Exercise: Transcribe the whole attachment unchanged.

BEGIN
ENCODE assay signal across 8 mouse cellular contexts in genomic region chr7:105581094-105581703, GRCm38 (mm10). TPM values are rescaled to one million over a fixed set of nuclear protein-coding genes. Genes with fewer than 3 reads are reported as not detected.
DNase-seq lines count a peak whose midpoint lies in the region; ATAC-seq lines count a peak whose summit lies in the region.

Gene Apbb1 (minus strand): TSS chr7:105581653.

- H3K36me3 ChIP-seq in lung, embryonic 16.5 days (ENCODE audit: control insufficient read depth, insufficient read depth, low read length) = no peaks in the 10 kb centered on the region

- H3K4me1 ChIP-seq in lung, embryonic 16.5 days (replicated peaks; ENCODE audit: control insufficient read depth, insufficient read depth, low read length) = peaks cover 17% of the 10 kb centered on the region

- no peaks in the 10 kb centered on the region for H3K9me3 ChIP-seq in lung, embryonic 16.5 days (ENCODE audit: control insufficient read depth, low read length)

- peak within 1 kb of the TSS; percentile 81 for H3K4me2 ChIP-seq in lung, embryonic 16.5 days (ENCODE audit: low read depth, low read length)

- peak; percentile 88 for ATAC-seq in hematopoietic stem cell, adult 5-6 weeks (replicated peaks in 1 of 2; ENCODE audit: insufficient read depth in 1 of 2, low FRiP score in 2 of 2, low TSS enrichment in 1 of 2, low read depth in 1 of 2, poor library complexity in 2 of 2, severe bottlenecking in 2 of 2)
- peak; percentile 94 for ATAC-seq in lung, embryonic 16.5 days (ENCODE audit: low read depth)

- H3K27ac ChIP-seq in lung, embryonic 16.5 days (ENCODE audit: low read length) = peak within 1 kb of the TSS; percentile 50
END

ENCODE assay signal across 8 mouse cellular contexts in genomic region chr7:105581094-105581703, GRCm38 (mm10). TPM values are rescaled to one million over a fixed set of nuclear protein-coding genes. Genes with fewer than 3 reads are reported as not detected.
DNase-seq lines count a peak whose midpoint lies in the region; ATAC-seq lines count a peak whose summit lies in the region.

Gene Apbb1 (minus strand): TSS chr7:105581653.

- H3K36me3 ChIP-seq in lung, embryonic 16.5 days (ENCODE audit: control insufficient read depth, insufficient read depth, low read length) = no peaks in the 10 kb centered on the region

- H3K4me1 ChIP-seq in lung, embryonic 16.5 days (replicated peaks; ENCODE audit: control insufficient read depth, insufficient read depth, low read length) = peaks cover 17% of the 10 kb centered on the region

- no peaks in the 10 kb centered on the region for H3K9me3 ChIP-seq in lung, embryonic 16.5 days (ENCODE audit: control insufficient read depth, low read length)

- peak within 1 kb of the TSS; percentile 81 for H3K4me2 ChIP-seq in lung, embryonic 16.5 days (ENCODE audit: low read depth, low read length)

- peak; percentile 88 for ATAC-seq in hematopoietic stem cell, adult 5-6 weeks (replicated peaks in 1 of 2; ENCODE audit: insufficient read depth in 1 of 2, low FRiP score in 2 of 2, low TSS enrichment in 1 of 2, low read depth in 1 of 2, poor library complexity in 2 of 2, severe bottlenecking in 2 of 2)
- peak; percentile 94 for ATAC-seq in lung, embryonic 16.5 days (ENCODE audit: low read depth)

- H3K27ac ChIP-seq in lung, embryonic 16.5 days (ENCODE audit: low read length) = peak within 1 kb of the TSS; percentile 50